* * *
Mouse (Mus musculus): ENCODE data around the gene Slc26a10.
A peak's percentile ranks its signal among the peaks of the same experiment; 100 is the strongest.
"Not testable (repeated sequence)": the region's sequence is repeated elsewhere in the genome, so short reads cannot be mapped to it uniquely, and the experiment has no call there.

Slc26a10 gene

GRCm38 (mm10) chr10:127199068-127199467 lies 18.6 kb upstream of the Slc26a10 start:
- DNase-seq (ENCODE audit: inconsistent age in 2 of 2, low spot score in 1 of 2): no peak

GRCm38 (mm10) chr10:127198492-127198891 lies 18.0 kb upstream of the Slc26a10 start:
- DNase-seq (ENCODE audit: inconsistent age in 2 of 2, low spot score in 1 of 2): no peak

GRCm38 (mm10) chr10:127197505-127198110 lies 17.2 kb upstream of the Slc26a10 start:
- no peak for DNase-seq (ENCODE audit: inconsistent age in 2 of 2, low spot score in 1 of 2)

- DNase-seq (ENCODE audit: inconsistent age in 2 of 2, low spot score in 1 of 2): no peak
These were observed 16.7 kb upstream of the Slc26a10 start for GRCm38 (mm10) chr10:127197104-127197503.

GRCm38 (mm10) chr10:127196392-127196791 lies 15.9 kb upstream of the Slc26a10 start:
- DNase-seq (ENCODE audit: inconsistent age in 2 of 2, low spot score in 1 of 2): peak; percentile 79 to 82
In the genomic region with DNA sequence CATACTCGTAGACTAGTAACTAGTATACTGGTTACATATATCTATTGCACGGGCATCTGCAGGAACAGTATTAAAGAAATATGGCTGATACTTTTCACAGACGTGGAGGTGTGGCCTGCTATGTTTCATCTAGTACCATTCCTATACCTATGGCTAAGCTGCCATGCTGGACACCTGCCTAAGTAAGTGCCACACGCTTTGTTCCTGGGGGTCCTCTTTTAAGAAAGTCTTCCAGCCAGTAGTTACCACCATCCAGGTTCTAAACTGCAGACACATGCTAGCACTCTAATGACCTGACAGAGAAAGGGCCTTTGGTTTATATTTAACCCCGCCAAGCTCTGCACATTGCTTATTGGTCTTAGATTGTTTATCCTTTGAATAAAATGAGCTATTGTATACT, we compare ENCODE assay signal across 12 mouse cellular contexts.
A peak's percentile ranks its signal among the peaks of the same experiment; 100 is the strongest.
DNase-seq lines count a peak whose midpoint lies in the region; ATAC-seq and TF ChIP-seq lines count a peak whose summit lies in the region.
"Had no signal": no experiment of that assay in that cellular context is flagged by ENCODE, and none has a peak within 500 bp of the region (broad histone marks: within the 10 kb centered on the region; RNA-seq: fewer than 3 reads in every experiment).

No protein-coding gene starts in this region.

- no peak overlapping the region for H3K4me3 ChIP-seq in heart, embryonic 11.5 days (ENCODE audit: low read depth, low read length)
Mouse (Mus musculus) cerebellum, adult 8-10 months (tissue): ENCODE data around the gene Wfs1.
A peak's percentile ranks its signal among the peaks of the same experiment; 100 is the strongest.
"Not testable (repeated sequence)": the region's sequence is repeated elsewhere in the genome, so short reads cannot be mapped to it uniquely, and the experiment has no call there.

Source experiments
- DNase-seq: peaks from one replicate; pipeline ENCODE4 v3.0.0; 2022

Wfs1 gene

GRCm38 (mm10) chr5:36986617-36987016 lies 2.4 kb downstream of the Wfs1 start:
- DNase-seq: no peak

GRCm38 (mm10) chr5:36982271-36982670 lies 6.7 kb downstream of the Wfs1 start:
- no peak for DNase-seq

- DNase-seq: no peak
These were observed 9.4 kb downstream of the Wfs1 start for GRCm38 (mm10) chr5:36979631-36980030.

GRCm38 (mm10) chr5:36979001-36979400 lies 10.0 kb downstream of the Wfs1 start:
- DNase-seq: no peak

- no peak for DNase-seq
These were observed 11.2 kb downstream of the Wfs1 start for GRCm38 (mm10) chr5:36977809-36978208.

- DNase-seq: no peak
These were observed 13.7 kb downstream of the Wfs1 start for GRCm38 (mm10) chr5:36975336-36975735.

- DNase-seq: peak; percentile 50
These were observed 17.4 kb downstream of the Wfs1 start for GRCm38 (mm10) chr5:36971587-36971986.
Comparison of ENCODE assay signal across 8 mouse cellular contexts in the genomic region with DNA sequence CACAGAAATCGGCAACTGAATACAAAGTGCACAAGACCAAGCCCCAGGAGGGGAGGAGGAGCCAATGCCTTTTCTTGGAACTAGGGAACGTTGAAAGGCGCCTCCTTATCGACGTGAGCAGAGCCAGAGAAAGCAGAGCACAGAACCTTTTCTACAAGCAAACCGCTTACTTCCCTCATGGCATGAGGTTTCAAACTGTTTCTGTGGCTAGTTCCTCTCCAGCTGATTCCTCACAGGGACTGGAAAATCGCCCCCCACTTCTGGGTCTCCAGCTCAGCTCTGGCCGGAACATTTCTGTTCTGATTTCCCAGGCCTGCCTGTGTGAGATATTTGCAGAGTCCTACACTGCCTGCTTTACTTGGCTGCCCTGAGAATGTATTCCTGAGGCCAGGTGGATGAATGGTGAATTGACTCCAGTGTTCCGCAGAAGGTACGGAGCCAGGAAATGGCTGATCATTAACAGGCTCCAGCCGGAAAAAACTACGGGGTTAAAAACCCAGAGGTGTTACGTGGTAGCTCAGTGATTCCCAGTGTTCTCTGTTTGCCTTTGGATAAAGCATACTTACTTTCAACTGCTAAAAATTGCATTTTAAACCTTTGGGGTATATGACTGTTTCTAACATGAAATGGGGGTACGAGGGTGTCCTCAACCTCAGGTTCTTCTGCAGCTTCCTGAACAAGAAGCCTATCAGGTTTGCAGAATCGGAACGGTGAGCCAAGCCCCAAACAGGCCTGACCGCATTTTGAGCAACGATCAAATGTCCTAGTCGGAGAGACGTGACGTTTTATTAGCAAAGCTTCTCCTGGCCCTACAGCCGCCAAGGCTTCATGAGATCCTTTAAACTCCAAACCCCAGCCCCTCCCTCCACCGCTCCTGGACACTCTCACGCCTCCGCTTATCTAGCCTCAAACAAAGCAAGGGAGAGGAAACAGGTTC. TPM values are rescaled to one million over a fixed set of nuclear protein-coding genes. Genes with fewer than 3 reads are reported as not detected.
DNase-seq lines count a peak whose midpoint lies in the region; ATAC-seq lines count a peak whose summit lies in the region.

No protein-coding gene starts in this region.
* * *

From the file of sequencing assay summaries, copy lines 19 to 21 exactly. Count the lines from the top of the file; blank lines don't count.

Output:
No protein-coding gene starts in this region.

- no peak overlapping the region for H3K4me3 ChIP-seq in heart, embryonic 11.5 days (ENCODE audit: low read depth, low read length)
Mouse (Mus musculus) cerebellum, adult 8-10 months (tissue): ENCODE data around the gene Wfs1.